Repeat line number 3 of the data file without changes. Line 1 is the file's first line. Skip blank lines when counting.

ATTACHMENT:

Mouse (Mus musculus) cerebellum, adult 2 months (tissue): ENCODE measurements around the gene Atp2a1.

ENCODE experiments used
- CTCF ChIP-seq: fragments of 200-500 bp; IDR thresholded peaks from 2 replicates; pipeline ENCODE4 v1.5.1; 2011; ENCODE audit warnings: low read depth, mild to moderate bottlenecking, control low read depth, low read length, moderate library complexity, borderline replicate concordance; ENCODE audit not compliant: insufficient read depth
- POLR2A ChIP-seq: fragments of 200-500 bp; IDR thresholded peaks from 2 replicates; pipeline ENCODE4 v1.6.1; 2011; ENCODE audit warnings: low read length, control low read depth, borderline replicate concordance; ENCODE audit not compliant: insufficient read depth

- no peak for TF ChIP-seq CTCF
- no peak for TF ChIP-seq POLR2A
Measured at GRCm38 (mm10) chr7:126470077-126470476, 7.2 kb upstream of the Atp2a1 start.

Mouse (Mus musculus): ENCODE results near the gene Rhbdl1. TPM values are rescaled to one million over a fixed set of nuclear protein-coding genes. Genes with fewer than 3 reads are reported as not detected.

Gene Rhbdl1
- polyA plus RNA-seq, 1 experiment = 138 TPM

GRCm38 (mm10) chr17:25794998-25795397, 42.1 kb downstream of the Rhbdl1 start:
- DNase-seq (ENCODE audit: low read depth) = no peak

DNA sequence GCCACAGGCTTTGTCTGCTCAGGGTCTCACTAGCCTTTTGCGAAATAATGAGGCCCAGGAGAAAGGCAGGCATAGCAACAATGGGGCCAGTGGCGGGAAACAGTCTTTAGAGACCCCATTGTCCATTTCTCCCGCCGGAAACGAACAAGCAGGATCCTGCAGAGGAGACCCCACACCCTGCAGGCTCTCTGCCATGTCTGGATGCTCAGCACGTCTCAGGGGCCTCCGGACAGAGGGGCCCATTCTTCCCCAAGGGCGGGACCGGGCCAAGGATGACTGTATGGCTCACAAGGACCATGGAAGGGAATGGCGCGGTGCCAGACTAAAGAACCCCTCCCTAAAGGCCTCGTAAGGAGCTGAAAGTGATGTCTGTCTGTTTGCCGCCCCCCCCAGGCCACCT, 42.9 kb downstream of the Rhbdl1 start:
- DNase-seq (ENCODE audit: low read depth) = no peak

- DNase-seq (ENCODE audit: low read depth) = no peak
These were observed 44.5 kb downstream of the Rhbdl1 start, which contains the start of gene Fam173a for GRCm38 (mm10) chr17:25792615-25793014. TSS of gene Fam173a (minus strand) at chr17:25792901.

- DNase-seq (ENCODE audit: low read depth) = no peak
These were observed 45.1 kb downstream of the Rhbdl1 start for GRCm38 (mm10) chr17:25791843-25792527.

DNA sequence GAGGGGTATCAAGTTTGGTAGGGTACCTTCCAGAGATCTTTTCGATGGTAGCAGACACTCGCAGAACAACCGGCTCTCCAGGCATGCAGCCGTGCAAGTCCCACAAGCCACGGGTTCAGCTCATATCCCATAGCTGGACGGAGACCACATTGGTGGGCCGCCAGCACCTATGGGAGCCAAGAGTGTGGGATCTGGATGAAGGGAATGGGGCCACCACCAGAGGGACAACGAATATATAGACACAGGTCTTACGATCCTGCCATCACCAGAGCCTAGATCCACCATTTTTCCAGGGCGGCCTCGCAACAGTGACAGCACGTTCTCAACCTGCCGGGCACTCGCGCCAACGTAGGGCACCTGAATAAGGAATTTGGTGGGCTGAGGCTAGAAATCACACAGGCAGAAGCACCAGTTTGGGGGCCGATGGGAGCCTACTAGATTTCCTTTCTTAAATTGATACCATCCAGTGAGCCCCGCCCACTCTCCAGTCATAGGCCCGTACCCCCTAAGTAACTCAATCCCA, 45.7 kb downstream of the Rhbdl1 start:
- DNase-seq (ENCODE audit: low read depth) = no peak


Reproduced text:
- CTCF ChIP-seq: fragments of 200-500 bp; IDR thresholded peaks from 2 replicates; pipeline ENCODE4 v1.5.1; 2011; ENCODE audit warnings: low read depth, mild to moderate bottlenecking, control low read depth, low read length, moderate library complexity, borderline replicate concordance; ENCODE audit not compliant: insufficient read depth